Wednesday, December 12, 2012
In 1940, when the Germans rounded up and forced more than 400,000 Jews behind the walls of an area not much more than a mile square, Yamaika trained with a pistol, but she was afraid to take further action for fear of repercussions descending on her parents. When they were all deported for parts unknown, however, Yamaika escaped and joined a band of resistance fighters near Radom.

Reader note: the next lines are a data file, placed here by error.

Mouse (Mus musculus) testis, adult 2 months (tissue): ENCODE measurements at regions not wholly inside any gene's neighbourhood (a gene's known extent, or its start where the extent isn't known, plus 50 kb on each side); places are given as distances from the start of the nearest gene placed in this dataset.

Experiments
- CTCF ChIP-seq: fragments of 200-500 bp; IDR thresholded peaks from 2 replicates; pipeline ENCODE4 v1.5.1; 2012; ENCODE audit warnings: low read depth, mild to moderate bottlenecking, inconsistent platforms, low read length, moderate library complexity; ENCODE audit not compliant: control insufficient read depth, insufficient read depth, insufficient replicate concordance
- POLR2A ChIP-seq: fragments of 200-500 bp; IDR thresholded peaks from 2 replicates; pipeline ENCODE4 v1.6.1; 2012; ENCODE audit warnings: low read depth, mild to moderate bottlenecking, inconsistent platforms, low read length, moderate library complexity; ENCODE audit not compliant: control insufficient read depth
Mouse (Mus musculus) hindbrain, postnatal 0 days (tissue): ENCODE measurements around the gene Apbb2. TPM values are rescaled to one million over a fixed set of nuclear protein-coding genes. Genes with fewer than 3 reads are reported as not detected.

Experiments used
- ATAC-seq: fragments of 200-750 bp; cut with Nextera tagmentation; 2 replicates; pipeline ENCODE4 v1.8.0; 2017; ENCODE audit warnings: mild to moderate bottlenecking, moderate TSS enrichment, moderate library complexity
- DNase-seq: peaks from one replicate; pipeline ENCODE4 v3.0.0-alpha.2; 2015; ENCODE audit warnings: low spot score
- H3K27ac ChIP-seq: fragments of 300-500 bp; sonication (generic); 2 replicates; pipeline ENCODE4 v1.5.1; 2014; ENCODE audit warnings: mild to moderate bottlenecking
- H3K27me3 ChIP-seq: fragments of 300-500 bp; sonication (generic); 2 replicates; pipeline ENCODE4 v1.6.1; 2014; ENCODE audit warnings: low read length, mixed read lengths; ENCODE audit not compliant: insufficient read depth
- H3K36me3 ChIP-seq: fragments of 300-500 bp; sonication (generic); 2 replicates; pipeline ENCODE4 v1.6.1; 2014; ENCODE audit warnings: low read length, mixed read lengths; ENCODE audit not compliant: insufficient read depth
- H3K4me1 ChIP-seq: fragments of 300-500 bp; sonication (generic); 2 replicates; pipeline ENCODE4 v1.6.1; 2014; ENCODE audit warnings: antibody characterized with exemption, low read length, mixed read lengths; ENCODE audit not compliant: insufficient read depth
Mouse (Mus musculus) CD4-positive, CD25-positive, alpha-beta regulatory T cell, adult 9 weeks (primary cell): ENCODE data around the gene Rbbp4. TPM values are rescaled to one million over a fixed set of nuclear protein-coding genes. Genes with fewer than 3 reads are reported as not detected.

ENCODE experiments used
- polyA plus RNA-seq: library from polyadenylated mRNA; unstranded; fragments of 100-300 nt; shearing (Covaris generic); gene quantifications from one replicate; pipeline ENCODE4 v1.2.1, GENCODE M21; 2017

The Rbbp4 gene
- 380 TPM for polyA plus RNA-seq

On February 9, 1943, three hundred German soldiers suddenly descended on a group of fifty resisters. Yamaika and two others volunteered to engage the Germans while their comrades could get away. Yamaika -- in-your-face to the end -- saved her bullets until the enemy was within eight feet of her before opening fire with her machine gun. She died protecting the backs of her fleeing unit. In-your-face women are never more alive than at the moment of their deaths.